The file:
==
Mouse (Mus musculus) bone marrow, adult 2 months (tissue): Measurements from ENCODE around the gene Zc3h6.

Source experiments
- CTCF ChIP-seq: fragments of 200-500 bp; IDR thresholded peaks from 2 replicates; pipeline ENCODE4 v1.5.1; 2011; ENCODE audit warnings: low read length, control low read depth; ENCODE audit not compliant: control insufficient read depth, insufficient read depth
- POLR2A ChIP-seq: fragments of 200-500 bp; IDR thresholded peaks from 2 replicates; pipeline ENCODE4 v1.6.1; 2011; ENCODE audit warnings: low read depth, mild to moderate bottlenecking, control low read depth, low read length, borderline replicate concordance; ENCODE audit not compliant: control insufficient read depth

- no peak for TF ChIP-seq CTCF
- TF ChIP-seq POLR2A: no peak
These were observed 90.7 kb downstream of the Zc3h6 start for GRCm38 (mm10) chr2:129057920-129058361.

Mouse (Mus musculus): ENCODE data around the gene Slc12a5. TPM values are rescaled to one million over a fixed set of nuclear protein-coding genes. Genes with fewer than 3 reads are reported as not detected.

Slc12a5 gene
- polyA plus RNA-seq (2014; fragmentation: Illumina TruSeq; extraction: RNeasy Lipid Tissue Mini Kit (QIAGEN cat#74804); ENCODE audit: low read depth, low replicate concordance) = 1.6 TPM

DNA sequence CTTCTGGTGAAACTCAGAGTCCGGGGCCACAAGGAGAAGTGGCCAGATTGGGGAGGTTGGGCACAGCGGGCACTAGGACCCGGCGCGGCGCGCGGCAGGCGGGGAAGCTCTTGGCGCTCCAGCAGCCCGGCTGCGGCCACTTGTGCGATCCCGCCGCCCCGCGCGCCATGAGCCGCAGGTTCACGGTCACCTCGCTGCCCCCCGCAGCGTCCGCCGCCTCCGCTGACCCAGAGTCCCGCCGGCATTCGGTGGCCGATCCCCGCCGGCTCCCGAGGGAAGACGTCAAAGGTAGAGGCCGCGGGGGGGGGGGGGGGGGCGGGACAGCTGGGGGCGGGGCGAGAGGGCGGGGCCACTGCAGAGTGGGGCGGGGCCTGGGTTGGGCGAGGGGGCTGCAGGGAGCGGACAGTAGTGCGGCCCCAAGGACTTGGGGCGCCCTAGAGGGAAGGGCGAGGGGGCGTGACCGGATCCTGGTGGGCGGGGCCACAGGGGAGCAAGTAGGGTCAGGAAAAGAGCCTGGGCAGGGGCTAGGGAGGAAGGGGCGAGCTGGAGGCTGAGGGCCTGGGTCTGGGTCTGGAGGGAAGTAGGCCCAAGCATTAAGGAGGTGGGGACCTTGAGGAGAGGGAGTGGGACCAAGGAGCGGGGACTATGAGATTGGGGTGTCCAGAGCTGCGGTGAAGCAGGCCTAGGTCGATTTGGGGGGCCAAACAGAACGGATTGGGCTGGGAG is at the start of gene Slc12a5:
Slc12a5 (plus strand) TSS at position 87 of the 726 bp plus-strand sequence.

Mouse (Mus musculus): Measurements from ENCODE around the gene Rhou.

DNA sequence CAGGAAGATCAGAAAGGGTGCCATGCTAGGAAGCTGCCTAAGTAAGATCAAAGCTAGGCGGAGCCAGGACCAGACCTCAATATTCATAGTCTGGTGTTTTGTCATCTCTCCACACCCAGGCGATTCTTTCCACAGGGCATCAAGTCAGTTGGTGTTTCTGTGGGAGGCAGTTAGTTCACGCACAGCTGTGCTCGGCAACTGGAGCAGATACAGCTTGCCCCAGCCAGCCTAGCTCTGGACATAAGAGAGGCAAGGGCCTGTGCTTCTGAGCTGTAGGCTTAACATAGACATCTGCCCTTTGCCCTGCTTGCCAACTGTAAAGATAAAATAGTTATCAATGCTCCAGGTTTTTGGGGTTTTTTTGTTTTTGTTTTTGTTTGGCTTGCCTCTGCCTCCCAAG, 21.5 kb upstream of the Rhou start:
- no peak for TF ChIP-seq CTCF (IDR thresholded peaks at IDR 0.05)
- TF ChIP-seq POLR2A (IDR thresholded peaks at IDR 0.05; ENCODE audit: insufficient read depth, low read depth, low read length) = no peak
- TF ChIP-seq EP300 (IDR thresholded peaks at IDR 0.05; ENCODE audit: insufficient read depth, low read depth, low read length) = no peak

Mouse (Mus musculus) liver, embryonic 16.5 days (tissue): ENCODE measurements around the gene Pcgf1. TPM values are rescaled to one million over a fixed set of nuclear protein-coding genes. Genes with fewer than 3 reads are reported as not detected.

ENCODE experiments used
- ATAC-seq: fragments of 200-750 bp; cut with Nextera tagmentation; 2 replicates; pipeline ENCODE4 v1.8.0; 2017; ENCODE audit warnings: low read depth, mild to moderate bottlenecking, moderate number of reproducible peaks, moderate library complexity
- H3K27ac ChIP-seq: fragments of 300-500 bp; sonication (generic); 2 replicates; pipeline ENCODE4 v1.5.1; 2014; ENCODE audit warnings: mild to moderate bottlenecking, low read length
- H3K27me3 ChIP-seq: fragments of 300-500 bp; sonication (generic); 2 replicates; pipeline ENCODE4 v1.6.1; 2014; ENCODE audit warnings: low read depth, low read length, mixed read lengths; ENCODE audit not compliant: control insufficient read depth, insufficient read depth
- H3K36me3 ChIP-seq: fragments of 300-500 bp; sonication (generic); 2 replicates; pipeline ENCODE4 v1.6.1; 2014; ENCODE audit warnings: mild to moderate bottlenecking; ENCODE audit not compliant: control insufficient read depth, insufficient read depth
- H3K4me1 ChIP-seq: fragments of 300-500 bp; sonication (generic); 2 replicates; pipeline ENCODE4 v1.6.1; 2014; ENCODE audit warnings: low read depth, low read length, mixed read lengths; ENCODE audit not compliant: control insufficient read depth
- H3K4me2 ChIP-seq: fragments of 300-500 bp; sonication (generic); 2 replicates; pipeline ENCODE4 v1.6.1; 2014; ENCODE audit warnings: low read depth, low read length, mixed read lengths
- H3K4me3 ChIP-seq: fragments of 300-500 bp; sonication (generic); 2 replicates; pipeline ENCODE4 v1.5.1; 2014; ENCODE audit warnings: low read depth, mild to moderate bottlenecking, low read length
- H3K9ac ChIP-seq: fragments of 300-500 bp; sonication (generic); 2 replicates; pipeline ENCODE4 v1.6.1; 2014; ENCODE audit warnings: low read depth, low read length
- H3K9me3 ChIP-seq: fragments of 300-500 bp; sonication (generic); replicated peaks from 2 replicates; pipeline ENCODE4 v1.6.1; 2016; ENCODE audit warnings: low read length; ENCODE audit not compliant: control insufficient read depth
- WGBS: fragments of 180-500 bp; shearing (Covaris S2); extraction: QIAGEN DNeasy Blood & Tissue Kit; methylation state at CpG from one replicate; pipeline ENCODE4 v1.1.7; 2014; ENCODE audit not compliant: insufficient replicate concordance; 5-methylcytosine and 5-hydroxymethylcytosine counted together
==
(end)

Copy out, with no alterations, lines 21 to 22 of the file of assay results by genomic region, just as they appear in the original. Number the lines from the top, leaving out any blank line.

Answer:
- H3K27ac ChIP-seq: fragments of 300-500 bp; sonication (generic); 2 replicates; pipeline ENCODE4 v1.5.1; 2014; ENCODE audit warnings: mild to moderate bottlenecking, low read length
- H3K27me3 ChIP-seq: fragments of 300-500 bp; sonication (generic); 2 replicates; pipeline ENCODE4 v1.6.1; 2014; ENCODE audit warnings: low read depth, low read length, mixed read lengths; ENCODE audit not compliant: control insufficient read depth, insufficient read depth